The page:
Mr Paul spent years building a grassroots network of support in Iowa and has won a serious and passionate following, based largely on his anti-government, anti-tax, and anti-spending message.
Another candidate making a late, but serious, threat is Rick Santorum, who for months barely registered on polls but has seen a last-minute surge at just the right time.
Mr Santorum, known for his Christian conservative positions and anti-abortion crusade has fought hard for a strong finish in Iowa, hitting every county in the state over the past few months despite very little money or organisation.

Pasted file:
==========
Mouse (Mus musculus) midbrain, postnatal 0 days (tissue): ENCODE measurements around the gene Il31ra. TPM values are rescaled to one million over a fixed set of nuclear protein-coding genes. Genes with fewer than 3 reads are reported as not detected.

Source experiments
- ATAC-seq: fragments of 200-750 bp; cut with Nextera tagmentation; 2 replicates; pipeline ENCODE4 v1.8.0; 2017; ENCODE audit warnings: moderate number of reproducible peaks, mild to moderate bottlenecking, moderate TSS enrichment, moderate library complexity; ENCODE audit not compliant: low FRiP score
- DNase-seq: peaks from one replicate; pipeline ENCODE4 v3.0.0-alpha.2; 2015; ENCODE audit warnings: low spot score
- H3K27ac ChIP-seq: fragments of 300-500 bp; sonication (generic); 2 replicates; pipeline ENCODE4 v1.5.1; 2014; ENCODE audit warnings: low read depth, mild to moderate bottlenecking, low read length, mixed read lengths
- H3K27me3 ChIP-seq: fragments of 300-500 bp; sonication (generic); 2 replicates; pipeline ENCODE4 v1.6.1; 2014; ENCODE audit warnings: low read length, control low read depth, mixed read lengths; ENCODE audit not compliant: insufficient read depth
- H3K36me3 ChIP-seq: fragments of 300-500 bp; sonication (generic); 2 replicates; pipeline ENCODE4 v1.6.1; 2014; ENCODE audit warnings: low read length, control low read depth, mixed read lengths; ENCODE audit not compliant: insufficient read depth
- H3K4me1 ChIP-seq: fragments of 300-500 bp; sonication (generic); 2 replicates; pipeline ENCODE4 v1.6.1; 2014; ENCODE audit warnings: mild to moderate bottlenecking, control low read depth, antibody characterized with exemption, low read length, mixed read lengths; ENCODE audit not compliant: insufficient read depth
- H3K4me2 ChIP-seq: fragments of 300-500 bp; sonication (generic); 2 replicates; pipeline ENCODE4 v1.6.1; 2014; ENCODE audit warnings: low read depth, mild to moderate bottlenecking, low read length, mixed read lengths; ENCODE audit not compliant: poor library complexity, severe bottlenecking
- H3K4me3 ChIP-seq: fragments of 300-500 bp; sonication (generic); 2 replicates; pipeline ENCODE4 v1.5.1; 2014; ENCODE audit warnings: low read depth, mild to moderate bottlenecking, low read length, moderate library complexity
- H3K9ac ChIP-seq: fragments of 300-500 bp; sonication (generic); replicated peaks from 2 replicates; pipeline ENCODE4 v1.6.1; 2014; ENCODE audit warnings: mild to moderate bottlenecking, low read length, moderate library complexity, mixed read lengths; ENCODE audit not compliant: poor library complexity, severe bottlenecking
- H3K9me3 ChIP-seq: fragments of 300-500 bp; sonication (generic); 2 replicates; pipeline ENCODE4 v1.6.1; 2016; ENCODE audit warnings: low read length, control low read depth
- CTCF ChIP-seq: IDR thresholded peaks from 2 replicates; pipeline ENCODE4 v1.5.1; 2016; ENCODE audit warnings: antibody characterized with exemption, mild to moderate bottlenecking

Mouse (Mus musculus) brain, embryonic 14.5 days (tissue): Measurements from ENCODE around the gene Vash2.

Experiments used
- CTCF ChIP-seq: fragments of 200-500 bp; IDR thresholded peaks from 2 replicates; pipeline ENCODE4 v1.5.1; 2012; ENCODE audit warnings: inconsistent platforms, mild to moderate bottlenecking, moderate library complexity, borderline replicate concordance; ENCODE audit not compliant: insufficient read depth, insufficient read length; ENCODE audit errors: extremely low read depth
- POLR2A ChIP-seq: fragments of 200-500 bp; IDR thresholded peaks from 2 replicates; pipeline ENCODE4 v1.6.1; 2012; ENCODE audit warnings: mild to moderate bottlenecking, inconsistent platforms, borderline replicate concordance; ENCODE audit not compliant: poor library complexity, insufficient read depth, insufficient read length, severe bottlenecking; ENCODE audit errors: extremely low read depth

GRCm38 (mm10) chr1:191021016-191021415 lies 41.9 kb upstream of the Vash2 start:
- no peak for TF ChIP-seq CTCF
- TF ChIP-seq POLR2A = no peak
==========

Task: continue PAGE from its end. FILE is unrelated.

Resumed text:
The state's large evangelical bloc is splitting support among Mr Santorum, former House Speaker Newt Gingrich, Texas Governor Rick Perry and Minnesota Congresswoman Michele Bachmann.
All three deeply conservative candidates, rose to the top of the Republican field over the past months as alternatives to Mr Romney, but they quickly faded under closer media and voter scrutiny.
A poor showing in Iowa – coming in fourth or worse – could be the end of some of their campaigns. No candidate has ever finished less than third in Iowa and gone on to win the party's nomination.
There is a seventh Republican in the race – former Utah Governor Jon Huntsman – who is not contesting Iowa and has focused almost solely on New Hampshire.